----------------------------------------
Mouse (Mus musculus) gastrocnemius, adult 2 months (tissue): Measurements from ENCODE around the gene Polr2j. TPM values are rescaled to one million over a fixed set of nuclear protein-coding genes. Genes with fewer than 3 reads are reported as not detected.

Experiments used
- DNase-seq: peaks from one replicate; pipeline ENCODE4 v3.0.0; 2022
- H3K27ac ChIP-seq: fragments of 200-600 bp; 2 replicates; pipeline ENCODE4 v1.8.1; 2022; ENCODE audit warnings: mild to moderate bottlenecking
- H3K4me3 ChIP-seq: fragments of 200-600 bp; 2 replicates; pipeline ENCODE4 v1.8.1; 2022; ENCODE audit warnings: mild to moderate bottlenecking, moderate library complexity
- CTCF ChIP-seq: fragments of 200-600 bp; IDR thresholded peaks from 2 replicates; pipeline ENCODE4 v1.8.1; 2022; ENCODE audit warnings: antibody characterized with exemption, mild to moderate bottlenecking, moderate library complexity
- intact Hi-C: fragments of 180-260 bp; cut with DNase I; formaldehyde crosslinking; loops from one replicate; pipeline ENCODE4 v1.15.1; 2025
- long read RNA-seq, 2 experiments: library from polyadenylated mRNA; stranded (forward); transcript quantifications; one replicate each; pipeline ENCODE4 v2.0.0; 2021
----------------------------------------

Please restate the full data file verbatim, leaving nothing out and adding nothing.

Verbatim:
Mouse (Mus musculus) gastrocnemius, adult 2 months (tissue): Measurements from ENCODE around the gene Polr2j. TPM values are rescaled to one million over a fixed set of nuclear protein-coding genes. Genes with fewer than 3 reads are reported as not detected.

Experiments used
- DNase-seq: peaks from one replicate; pipeline ENCODE4 v3.0.0; 2022
- H3K27ac ChIP-seq: fragments of 200-600 bp; 2 replicates; pipeline ENCODE4 v1.8.1; 2022; ENCODE audit warnings: mild to moderate bottlenecking
- H3K4me3 ChIP-seq: fragments of 200-600 bp; 2 replicates; pipeline ENCODE4 v1.8.1; 2022; ENCODE audit warnings: mild to moderate bottlenecking, moderate library complexity
- CTCF ChIP-seq: fragments of 200-600 bp; IDR thresholded peaks from 2 replicates; pipeline ENCODE4 v1.8.1; 2022; ENCODE audit warnings: antibody characterized with exemption, mild to moderate bottlenecking, moderate library complexity
- intact Hi-C: fragments of 180-260 bp; cut with DNase I; formaldehyde crosslinking; loops from one replicate; pipeline ENCODE4 v1.15.1; 2025
- long read RNA-seq, 2 experiments: library from polyadenylated mRNA; stranded (forward); transcript quantifications; one replicate each; pipeline ENCODE4 v2.0.0; 2021